Wahab said most employers are very aware of the problems this payment structure creates. “The hoteliers are taking advantage of the employees,” Wahab said.

According to him, the owners don’t want to change the system “because it comes out of their bottom line.”

A different problem for the owners

Some hotel owners say they are open to the idea of using the service charges to raise base salaries.

“To incorporate the service charge into the salary is an important task,” said The Hotels Association of Sri Lanka (THASL) President Sanath Ukwatte.

Ukwatte, who is also the Chairman of the Mount Lavinia Hotel Group, said that the association had also discussed a different mechanism to improve retirement benefits.

He said they are considering paying a quarter month’s salary as retirement benefits for each year of continuous service of permanent staff, from the 10th year onwards.

Yet even as workers protest their low wages, the hotel owners say they are facing another problem, and one that’s affecting the health of the whole industry: they can’t find enough workers to fill vacancies.

“This is the biggest challenge we face at present in hotel operations,” Ukwatte said.

He said that even though the Sri Lanka Hotel School and other private training schools were graduating people every year, the amount of new trained workers “is just not sufficient for the industry, even today.”

A compounding problem is that many of the young people who train in hotels in Sri Lanka immediately move to the Gulf states, where they can earn better salaries.

Gunaratne, the bar manager, said that as a shift captain, he trains between 20-26 people a year. According to him, most of them immediately move to the Middle East to work in the hotel sector there.

“This is an absolute pity,” Ukwatte said. “There are many jobs available here in Sri Lanka in the hospitality and the tourism sector, with opportunities to rise to senior management positions.”

“But people still go out to the MiddleEastern countries and seem happy to do the same job for years without any growth in their career,” he added.

Wahab said he believed the two realities – low wages and high vacancies – were related. “People don’t find the salary attractive,” he said. In places like Qatar and Dubai, the base pay is just better.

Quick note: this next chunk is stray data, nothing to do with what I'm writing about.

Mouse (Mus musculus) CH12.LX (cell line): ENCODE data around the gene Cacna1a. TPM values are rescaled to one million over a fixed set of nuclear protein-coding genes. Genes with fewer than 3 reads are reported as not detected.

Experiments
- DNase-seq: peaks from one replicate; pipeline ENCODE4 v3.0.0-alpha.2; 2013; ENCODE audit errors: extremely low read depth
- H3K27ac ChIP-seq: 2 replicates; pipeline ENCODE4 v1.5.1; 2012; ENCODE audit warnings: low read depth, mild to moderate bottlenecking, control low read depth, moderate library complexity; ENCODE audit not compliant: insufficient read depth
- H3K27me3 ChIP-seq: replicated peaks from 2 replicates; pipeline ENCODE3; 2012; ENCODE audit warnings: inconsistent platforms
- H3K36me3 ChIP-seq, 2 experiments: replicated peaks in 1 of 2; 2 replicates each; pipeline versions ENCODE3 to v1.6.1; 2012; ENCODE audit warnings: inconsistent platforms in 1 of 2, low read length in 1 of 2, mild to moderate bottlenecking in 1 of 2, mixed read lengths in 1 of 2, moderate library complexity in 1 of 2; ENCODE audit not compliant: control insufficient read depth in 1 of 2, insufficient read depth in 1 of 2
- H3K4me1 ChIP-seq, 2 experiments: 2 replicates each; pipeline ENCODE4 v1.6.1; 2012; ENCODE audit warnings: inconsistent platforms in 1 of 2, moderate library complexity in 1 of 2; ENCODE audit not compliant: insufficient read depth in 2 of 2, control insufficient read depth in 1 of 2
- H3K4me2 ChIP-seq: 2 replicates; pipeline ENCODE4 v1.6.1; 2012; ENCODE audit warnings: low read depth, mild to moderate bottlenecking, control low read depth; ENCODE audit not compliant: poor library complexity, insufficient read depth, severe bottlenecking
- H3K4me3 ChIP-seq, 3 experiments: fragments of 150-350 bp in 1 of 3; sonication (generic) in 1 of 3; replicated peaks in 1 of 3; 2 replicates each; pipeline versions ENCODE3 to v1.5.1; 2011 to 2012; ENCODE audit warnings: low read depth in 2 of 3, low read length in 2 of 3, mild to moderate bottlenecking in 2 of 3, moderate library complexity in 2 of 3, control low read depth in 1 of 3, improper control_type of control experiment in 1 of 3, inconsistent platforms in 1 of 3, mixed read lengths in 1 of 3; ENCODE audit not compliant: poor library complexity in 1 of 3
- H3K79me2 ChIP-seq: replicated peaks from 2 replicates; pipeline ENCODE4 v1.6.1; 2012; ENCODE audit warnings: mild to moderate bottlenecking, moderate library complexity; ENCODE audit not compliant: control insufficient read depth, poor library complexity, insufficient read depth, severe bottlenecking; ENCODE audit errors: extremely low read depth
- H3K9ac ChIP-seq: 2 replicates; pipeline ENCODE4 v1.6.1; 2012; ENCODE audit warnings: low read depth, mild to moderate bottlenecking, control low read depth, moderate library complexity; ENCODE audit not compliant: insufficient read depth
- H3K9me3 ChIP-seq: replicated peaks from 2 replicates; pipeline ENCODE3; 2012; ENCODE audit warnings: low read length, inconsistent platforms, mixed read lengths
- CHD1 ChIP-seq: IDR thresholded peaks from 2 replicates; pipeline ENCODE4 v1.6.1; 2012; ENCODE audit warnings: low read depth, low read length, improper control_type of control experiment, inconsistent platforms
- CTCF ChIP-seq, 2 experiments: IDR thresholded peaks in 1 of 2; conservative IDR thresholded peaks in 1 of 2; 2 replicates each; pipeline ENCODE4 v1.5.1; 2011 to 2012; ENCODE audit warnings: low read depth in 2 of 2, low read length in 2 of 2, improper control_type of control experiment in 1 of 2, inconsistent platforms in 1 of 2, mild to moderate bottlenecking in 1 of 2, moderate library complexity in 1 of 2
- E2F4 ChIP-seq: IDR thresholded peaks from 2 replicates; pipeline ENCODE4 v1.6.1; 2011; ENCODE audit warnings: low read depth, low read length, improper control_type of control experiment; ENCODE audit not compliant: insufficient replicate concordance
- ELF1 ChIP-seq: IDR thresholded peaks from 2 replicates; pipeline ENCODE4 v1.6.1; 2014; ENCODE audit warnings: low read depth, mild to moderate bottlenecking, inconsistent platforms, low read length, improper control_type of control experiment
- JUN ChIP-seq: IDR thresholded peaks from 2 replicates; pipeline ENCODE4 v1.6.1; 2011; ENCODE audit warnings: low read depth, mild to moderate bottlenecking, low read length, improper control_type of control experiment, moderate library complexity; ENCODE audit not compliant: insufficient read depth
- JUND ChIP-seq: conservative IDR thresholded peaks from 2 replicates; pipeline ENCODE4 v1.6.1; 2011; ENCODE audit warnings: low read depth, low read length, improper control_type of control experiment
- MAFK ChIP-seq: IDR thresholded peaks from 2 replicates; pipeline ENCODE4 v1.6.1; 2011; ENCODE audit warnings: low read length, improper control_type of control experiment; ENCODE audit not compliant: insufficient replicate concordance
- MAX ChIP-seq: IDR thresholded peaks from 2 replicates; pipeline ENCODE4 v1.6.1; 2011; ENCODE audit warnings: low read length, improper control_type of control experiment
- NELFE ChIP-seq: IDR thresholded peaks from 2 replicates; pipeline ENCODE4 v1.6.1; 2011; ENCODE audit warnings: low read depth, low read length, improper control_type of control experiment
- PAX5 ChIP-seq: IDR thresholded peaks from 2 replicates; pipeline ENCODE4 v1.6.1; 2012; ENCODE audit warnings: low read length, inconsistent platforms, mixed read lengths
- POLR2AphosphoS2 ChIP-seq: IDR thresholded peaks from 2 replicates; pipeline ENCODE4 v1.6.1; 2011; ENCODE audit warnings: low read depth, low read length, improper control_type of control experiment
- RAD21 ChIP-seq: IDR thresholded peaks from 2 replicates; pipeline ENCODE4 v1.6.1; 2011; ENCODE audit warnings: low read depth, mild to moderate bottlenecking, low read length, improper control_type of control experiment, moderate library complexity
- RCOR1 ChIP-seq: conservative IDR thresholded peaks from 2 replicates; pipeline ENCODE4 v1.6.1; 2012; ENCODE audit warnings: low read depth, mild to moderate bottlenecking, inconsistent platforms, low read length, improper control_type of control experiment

Wahab said raising the base pay in Sri Lanka could keep people back home. But he said the industry also needed to better market itself as providing long-term, stable careers with upward mobility.

“I think the industry is not making an effort to demonstrate to the public that it’s an industry that has a lot of opportunities,” he said.

Raising the base wage

As far as the government is involved, the Labour Department’s Wages Board recently made a move to raise the minimum wage for the hotel and catering trades.

The new base wage of Grade I employee, meaning jobs like dishwashers, bar labourers, and cloak room attendants, would be Rs. 10,000 for the first year. The Wages Board also allots a Rs. 2,500-a-month budgetary relief allowance.

Asked how they had determined the new minimum wage in an interview, Labour Commissioner for the Labour Standards Division, Janaka Paranamana said the Wages Board had consulted employers and employees’ unions. “In the past it was too low,” he said. “Now the minimum wage is a living wage.”

But Janaka Adikari, the union secretary, disagreed. “It’s not sufficient, it’s not good,” he said. “At least a percentage of the service charge needs to be considered as a part of the salary.”

Until that happens, he said he believed the situation for hotel employees would not change. He said his union would continue “picketing and emphasising this issue to society and the government.”

For Gunaratne, back behind the bar, these political manoeuvres are not felt.

It’s now July, which means it’s the low season, and money is tight again. He said that on a recent afternoon, he only made Rs. 120 at the bar in tips.

Gunaratne said he notices the country changing, especially the influx of luxury hotels in Colombo.

“There are all these hotels,” he said. “But who would want to work there? I have two sons and one daughter,” he added. “I tell them not to work in hotels.”

(*Gunaratne requested a pseudonym for this article.)